Current trends in the Dublin residential property market October 2022.

With the autumn selling season in full swing, what are the trends we are seeing in the Dublin residential market? Unquestionably, the market cooled in September in terms of price inflation, but only if compared to the frenzied first six months of 2022, especially the second quarter, when the stock of properties for sale fell to a historic low and it was a seller’s market. A cooler market is not surprising given the current headwinds, which include the cost of living crisis, economic uncertainty, and now rising interest rates. A moderation in price inflation is to be welcomed as the increase in property prices over the last two years was simply unsustainable.

As always, different price tiers are performing very differently. There is very strong activity up to €400,000 where first-time buyers are most active and they account for 68% of our owner occupier buyers. To give an example, we recently listed a two bedroom apartment at  23 Bishopsmede for €340,000 which was agreed 20% above asking with multiple bids from first time buyers. There has been a pick-up in demand from investors (28% of our buyers compared to 25% in Q2) seeking a hedge against inflation and an asset more stable than the stock market, but only for properties that are not rent capped.

Houses in turn-key condition and close to amenities are still in high demand and are selling well, once priced accurately. 22 people viewed a renovated house at 8 Dolphin Avenue in central Dublin at the first open viewing two weeks ago and currently four parties are bidding on it above asking. Houses requiring refurbishment are more challenging to sell, and that’s not surprising given the surge in renovation costs over the last two years.

The main reason the market has cooled is the increase in supply of properties coming to market. According to data from, in March this year nationally there were 11,233 properties for sale. Last week that figure increased to over 16,000, a 30% increase in six months. So as buyers have more choice and demand has slightly reduced due to increasing interest rates as some buyers take a wait and see approach, selling times are taking longer, fall through rates have increased and the variance between asking and selling prices on our transactions has reduced from +7.9% in April to +4% in September. However, 80% of our listings are still selling above our average asking price, which is €614,423.

This year more than half of our buyers are buying with cash, many of whom won’t be influenced by rising interest rates. A lot of these buyers are seeking bases in Dublin for their families or college going children given how dysfunctional the rental market is. 20% of our buyers in the last 12 months were second home buyers.

In the rental sector, the crisis continues to deepen. In Q3 our average monthly rent was €2,616 compared to €2,107 this time last year. The supply of available rentals continues to deplete as landlords continue to exit the market; they account for more than half of our sellers this year. There are ten tenants for most properties and we no longer list our rentals on property portals given the huge level of enquiries preferring to rely on our own database and marketing. The government’s budget offered no real incentive for landlords to remain in the market. One wonders, are they really paying attention to the data!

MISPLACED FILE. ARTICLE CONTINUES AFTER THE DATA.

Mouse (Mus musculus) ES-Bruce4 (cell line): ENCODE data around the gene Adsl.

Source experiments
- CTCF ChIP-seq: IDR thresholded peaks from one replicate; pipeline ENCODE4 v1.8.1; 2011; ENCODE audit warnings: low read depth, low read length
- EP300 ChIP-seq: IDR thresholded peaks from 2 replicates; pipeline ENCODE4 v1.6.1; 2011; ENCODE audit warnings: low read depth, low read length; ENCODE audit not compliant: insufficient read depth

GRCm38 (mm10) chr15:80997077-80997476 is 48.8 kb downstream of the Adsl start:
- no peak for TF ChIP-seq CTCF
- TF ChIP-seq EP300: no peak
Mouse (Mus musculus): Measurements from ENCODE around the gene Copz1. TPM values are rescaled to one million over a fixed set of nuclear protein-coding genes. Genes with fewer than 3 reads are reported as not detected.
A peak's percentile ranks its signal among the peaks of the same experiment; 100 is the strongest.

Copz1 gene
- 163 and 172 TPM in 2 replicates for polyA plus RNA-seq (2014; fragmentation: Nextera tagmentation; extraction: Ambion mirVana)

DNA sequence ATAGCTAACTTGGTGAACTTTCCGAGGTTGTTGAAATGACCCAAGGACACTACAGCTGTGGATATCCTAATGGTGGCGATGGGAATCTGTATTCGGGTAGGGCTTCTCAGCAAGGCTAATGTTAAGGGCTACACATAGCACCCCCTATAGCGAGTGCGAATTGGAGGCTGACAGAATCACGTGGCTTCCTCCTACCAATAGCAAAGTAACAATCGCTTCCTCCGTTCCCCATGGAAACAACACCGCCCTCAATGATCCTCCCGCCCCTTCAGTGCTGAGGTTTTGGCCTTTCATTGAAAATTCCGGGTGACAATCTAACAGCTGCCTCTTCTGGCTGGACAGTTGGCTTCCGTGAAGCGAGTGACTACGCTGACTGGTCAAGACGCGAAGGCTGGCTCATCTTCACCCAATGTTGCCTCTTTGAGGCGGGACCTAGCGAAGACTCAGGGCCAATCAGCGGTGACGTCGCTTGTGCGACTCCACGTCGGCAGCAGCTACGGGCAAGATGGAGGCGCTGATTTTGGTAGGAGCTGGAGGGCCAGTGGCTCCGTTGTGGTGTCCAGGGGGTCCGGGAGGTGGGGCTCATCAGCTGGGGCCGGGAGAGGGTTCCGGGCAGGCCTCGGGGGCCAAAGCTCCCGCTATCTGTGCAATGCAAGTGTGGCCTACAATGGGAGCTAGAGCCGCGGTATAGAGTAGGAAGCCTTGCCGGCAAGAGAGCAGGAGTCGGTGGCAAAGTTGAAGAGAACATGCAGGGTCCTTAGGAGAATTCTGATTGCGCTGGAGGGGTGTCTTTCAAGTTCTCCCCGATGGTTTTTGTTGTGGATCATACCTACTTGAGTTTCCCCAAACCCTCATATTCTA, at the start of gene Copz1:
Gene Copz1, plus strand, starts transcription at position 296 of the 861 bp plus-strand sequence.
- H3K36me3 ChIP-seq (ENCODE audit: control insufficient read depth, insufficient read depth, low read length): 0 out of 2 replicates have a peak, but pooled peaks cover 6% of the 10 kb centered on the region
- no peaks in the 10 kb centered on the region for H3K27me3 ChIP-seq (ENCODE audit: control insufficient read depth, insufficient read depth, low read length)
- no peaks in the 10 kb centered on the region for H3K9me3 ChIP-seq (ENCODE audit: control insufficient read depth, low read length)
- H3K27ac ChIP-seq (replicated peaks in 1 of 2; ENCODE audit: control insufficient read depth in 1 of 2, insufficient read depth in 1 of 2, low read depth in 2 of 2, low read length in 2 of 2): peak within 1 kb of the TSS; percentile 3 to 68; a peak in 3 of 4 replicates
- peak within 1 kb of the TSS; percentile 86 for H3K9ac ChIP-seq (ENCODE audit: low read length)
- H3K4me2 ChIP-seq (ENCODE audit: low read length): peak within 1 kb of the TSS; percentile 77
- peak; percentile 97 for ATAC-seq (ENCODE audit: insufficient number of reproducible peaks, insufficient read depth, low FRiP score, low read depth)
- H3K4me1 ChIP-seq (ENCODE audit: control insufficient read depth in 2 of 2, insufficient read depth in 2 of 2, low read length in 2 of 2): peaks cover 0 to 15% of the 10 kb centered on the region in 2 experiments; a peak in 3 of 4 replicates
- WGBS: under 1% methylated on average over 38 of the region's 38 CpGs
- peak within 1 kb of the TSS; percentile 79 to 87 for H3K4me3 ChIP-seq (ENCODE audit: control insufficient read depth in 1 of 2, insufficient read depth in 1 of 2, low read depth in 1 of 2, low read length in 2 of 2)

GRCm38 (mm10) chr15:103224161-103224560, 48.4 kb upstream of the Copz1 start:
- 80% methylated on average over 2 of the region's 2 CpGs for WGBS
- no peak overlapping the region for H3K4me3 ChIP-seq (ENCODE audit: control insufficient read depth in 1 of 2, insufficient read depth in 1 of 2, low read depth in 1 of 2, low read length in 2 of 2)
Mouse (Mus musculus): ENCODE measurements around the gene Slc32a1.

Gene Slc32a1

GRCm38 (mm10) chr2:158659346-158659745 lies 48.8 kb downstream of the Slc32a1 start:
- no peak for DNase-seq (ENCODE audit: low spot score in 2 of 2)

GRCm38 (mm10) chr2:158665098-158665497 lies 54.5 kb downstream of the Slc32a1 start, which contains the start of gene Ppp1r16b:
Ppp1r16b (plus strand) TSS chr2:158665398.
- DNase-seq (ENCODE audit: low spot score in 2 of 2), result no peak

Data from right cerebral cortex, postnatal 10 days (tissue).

Our typical tenant is 33 years of age, European, on a salary of €90,000 and working in technology. 50% of our tenants are working in the technology sector with demand being led by new employees of Amazon, Salesforce and Tik Tok. We don’t believe any slowdown in the technology sector will impact the rental market whatsoever, though it could relieve the pressure a little.

Inflation in the cost of construction and rising interest rates could not have combined at a worse time. This will significantly and negatively impact housing output over the next three years including build to rent apartment developments, many of which will not be viable. It is likely new housing output will fall well below what is required and the estimated 25,000 new homes that will be built this year won’t be exceeded in the next couple of years. Most economists and housing experts suggest we need 35,000 new builds per year, others suggest we require 50,000 new homes per year based on population growth predictions.

So what are the prospects for the rest of the year? We remain very optimistic for Q4. It is likely there will be more equilibrium between buyers and sellers, accurate pricing by sellers and their agents will be paramount. At the start of the summer we felt that the current cycle had legs given the low supply, low interest rates and very strong demand. Demand is still robust, but other fundamentals have now shifted. Rising mortgage rates are affecting purchasing power, meaning some buyers are now actively searching for lower priced homes.  We believe activity will remain strong and there will be good news for buyers as price inflation continues to slow and more choice available. With increased supply transaction numbers could return to pre pandemic levels.  Next year is really impossible to call given the variables!

We have also released our Q3 market report on the prime Dublin residential market. For more details on the market activity read our full report here.